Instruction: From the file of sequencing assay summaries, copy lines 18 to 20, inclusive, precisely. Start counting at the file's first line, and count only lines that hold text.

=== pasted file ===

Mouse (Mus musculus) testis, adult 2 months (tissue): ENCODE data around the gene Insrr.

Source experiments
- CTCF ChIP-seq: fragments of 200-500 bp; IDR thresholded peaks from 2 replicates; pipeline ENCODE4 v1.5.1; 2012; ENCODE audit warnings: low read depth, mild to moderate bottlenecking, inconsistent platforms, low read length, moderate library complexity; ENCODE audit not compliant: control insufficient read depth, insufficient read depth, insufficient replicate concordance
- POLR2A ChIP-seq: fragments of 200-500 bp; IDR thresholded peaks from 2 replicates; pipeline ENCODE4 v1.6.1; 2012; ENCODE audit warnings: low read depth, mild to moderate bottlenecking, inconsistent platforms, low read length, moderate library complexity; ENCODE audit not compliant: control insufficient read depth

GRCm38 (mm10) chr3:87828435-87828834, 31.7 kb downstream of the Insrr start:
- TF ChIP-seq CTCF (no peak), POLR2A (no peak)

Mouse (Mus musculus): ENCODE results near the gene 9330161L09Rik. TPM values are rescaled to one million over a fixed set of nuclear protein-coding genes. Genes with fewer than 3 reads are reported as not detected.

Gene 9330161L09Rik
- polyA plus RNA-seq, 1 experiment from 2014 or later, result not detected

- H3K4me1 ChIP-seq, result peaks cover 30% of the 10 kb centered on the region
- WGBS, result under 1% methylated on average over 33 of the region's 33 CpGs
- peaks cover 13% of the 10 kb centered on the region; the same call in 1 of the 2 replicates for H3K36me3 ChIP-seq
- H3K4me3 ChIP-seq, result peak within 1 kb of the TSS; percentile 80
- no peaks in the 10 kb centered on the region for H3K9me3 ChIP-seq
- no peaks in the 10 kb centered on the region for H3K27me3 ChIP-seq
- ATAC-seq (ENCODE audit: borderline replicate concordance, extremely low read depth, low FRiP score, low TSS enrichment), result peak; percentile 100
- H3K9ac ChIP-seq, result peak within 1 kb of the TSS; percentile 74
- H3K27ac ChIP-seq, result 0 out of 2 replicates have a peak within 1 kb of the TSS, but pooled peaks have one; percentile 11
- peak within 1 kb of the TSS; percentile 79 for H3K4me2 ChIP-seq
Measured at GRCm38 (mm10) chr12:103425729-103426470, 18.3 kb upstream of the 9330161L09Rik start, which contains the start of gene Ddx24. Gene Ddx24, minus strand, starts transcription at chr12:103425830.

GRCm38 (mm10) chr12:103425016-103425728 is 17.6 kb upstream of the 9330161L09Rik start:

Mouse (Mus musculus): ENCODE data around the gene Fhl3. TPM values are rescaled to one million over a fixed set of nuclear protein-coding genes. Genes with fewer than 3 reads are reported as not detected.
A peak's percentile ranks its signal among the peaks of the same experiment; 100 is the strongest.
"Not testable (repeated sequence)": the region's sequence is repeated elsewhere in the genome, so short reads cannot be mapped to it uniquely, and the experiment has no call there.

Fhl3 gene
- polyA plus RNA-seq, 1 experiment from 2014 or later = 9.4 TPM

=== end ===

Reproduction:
- H3K27ac ChIP-seq, result 0 out of 2 replicates have a peak within 1 kb of the TSS, but pooled peaks have one; percentile 11
- peak within 1 kb of the TSS; percentile 79 for H3K4me2 ChIP-seq
Measured at GRCm38 (mm10) chr12:103425729-103426470, 18.3 kb upstream of the 9330161L09Rik start, which contains the start of gene Ddx24. Gene Ddx24, minus strand, starts transcription at chr12:103425830.